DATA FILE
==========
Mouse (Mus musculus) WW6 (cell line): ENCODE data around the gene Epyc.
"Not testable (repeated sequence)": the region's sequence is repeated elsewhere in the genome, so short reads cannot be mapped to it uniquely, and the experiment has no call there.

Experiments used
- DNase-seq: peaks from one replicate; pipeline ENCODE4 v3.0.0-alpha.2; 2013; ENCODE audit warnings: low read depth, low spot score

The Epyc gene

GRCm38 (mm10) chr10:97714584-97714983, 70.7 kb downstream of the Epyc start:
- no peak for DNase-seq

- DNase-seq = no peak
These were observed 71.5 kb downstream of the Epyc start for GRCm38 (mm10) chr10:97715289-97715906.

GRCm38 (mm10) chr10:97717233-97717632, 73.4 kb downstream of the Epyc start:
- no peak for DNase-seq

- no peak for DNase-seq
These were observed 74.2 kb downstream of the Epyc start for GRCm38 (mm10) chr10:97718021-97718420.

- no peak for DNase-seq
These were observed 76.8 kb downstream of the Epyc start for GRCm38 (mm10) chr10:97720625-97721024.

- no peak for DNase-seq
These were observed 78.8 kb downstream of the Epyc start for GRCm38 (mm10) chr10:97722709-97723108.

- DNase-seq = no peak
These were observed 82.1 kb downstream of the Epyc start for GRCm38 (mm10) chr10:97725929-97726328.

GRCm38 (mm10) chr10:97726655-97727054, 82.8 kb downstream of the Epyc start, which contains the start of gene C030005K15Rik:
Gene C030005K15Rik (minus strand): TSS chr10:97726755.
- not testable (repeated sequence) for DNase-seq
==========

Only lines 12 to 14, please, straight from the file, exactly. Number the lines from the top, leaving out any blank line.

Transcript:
- no peak for DNase-seq
These were observed 74.2 kb downstream of the Epyc start for GRCm38 (mm10) chr10:97718021-97718420.

- no peak for DNase-seq